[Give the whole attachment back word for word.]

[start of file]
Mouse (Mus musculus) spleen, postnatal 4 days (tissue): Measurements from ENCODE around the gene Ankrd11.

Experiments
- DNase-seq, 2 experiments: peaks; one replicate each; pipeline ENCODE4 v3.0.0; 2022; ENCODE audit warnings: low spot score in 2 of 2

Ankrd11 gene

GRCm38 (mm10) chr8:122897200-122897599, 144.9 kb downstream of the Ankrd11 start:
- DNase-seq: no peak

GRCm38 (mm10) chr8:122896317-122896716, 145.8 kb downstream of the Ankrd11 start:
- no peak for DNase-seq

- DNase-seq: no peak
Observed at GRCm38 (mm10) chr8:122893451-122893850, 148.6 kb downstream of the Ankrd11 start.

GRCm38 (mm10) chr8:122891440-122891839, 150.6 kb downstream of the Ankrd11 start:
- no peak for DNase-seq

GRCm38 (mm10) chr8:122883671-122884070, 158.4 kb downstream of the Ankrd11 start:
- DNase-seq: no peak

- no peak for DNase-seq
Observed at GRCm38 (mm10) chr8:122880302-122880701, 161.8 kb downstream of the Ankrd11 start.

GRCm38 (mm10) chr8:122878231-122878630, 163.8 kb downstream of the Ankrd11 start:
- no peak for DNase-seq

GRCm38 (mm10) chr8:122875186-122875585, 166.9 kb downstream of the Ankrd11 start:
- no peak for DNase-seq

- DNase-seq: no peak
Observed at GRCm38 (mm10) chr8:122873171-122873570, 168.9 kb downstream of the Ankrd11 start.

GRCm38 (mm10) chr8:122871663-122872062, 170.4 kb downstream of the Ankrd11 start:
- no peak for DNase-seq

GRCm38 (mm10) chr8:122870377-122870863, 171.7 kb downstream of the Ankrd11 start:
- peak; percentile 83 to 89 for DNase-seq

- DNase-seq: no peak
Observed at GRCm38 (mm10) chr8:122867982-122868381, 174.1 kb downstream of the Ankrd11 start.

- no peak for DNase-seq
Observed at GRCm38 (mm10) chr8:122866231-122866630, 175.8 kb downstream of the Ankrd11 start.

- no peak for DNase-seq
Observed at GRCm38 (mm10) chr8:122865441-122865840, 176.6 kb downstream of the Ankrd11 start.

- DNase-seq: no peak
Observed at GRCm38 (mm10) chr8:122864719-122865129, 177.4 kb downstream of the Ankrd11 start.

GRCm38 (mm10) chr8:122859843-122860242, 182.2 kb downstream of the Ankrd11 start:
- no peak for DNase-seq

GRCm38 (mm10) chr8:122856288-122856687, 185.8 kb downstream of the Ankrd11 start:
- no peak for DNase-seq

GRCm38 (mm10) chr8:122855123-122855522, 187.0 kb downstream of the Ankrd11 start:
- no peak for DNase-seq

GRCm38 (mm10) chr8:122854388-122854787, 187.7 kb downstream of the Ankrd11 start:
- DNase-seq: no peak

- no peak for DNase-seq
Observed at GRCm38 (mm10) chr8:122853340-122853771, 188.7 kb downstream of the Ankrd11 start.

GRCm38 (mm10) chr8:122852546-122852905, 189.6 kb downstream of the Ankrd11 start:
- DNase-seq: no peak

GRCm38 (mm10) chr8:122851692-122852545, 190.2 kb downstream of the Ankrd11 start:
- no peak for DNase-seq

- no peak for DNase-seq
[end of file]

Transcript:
Mouse (Mus musculus) spleen, postnatal 4 days (tissue): Measurements from ENCODE around the gene Ankrd11.

Experiments
- DNase-seq, 2 experiments: peaks; one replicate each; pipeline ENCODE4 v3.0.0; 2022; ENCODE audit warnings: low spot score in 2 of 2

Ankrd11 gene

GRCm38 (mm10) chr8:122897200-122897599, 144.9 kb downstream of the Ankrd11 start:
- DNase-seq: no peak

GRCm38 (mm10) chr8:122896317-122896716, 145.8 kb downstream of the Ankrd11 start:
- no peak for DNase-seq

- DNase-seq: no peak
Observed at GRCm38 (mm10) chr8:122893451-122893850, 148.6 kb downstream of the Ankrd11 start.

GRCm38 (mm10) chr8:122891440-122891839, 150.6 kb downstream of the Ankrd11 start:
- no peak for DNase-seq

GRCm38 (mm10) chr8:122883671-122884070, 158.4 kb downstream of the Ankrd11 start:
- DNase-seq: no peak

- no peak for DNase-seq
Observed at GRCm38 (mm10) chr8:122880302-122880701, 161.8 kb downstream of the Ankrd11 start.

GRCm38 (mm10) chr8:122878231-122878630, 163.8 kb downstream of the Ankrd11 start:
- no peak for DNase-seq

GRCm38 (mm10) chr8:122875186-122875585, 166.9 kb downstream of the Ankrd11 start:
- no peak for DNase-seq

- DNase-seq: no peak
Observed at GRCm38 (mm10) chr8:122873171-122873570, 168.9 kb downstream of the Ankrd11 start.

GRCm38 (mm10) chr8:122871663-122872062, 170.4 kb downstream of the Ankrd11 start:
- no peak for DNase-seq

GRCm38 (mm10) chr8:122870377-122870863, 171.7 kb downstream of the Ankrd11 start:
- peak; percentile 83 to 89 for DNase-seq

- DNase-seq: no peak
Observed at GRCm38 (mm10) chr8:122867982-122868381, 174.1 kb downstream of the Ankrd11 start.

- no peak for DNase-seq
Observed at GRCm38 (mm10) chr8:122866231-122866630, 175.8 kb downstream of the Ankrd11 start.

- no peak for DNase-seq
Observed at GRCm38 (mm10) chr8:122865441-122865840, 176.6 kb downstream of the Ankrd11 start.

- DNase-seq: no peak
Observed at GRCm38 (mm10) chr8:122864719-122865129, 177.4 kb downstream of the Ankrd11 start.

GRCm38 (mm10) chr8:122859843-122860242, 182.2 kb downstream of the Ankrd11 start:
- no peak for DNase-seq

GRCm38 (mm10) chr8:122856288-122856687, 185.8 kb downstream of the Ankrd11 start:
- no peak for DNase-seq

GRCm38 (mm10) chr8:122855123-122855522, 187.0 kb downstream of the Ankrd11 start:
- no peak for DNase-seq

GRCm38 (mm10) chr8:122854388-122854787, 187.7 kb downstream of the Ankrd11 start:
- DNase-seq: no peak

- no peak for DNase-seq
Observed at GRCm38 (mm10) chr8:122853340-122853771, 188.7 kb downstream of the Ankrd11 start.

GRCm38 (mm10) chr8:122852546-122852905, 189.6 kb downstream of the Ankrd11 start:
- DNase-seq: no peak

GRCm38 (mm10) chr8:122851692-122852545, 190.2 kb downstream of the Ankrd11 start:
- no peak for DNase-seq

- no peak for DNase-seq